All Things Are Lights – Day 39 of 200

“But you have taken the consolamentum,” she protested. “Once you have had the Sacrament, there is no forgiveness for any sin you commit. Thousands of us have died because we believe that.”

“Thousands of us have died,” his voice was earnest, “not for any one belief, but because we would not believe as Rome commanded.”

“But I cannot believe that there would be forgiveness for me if I accept Roland’s love.”

He sighed. “Ah, well, the voice you hear in your heart is the voice of God, even if He speaks differently to you than to me.”

He turned away and stared out at the ice-bound river. “The many worlds of God are stranger than we can possibly think.”

She perceived the weight of the huge stone building behind her as if it were about to fall on her. The thought of the struggle with herself that lay ahead felt even more crushing. I cannot do it! she wanted to scream.

But is it possible that I want to leave Roland, not because I fear for my soul, but because the struggle to keep from sinning is so hard? If I cannot bear pain, what right have I to call myself perfecta?

Her sigh was longer than his. “I will remain,” she said. Weariness engulfed her, so overpowering that she felt an urge to sink down to the cold stones and never move again.

“Good,” her superior said softly. “And please consider, should you fall, what I have said about forgiveness.”

“It would be there for you, perhaps, because you believe so. But not for me.”

“God may surprise you.”

She turned to go. She could barely put one foot in front of the other. She faced either Hell in the next world or Hell in this.

“I will be following you at a distance as far as the wall at least,” he said. “The worst scum of Paris haunt the streets around here.”

She walked quickly with head lowered through the district of brothels that nestled hard by the cathedral. Fear of the streets gave her the strength to hurry toward the Grand-Pont, connecting the Ile de la Cite with the Right Bank. She sensed the figure of her superior moving through the shadows somewhere behind her.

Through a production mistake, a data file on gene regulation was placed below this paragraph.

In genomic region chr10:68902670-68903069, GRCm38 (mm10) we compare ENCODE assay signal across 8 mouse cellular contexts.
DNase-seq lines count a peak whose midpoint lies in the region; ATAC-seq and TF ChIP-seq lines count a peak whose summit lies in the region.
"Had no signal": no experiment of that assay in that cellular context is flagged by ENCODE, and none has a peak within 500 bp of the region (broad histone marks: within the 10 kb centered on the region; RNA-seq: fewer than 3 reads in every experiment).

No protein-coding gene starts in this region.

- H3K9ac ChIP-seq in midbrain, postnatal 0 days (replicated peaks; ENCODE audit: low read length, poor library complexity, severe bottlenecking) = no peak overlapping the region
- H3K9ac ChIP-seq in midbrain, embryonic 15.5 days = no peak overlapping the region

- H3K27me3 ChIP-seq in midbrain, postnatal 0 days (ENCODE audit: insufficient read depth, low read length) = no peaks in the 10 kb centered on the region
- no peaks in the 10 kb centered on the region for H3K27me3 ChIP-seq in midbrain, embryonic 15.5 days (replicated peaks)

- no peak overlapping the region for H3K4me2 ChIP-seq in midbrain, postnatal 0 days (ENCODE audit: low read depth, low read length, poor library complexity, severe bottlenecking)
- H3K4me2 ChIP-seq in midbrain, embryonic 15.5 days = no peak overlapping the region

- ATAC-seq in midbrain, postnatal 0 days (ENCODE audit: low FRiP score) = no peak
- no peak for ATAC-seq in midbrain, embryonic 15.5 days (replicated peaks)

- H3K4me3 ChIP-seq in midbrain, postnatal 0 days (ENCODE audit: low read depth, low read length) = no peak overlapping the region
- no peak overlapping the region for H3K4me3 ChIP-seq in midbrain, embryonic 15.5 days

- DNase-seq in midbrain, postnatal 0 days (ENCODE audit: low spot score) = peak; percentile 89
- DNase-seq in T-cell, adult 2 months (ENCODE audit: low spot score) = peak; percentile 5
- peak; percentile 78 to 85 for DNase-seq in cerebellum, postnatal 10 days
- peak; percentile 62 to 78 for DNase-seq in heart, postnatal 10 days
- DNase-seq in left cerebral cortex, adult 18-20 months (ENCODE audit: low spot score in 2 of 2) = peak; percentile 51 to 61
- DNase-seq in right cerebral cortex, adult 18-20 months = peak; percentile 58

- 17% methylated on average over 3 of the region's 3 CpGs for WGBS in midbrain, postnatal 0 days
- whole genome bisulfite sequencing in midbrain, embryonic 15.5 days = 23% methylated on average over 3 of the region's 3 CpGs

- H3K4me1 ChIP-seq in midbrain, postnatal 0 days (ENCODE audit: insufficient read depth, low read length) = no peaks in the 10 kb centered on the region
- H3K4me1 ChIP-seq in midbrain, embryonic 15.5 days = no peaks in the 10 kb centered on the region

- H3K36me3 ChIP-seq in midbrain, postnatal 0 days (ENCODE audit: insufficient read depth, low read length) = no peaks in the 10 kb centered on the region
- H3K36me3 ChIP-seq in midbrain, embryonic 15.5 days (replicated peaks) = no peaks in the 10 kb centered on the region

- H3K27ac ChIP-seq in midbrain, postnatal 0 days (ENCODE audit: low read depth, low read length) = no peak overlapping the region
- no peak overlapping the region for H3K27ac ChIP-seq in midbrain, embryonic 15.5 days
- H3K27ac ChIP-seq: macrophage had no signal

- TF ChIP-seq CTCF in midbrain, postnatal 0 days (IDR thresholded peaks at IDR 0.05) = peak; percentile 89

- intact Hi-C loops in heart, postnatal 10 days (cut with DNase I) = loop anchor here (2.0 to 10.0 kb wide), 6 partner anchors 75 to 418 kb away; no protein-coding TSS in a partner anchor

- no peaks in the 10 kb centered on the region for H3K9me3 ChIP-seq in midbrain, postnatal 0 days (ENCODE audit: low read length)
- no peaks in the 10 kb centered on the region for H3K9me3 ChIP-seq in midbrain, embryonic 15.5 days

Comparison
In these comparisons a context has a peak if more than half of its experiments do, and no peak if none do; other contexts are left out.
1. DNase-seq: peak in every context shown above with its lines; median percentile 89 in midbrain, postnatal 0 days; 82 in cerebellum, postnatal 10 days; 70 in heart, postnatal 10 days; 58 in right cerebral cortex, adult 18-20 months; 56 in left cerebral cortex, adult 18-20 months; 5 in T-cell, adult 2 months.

She had started across the bridge, walking down its center to avoid the dark places under the houses built along its length, when she heard a sudden exchange of angry voices. Fear clutched at her, and she started to run. But the voices sounded familiar. One was her superior, and she thought she recognized the other as well. She hesitated, then turned back.

At the end of the bridge, the two men were standing. Perrin’s blond hair glowed in the moonlight. Her heart thudded in terror. He had his dagger out.

“Perrin, in God’s name, what are you doing?”

“This man was following you, Madame.”

“I know,” she said.

Her superior cut in. “You know this man, Diane?”

She turned to the hooded man and froze. She could not believe her eyes. His hand was on the hilt of a sword protruding through a slit in his robe. The sight made her heart turn over.

“He is Roland de Vency’s jongleur, Perrin,” she said. “How do you come to be here, Perrin?”

“I have been following you, Madame, for your safety. I saw this man trailing you and stopped him.”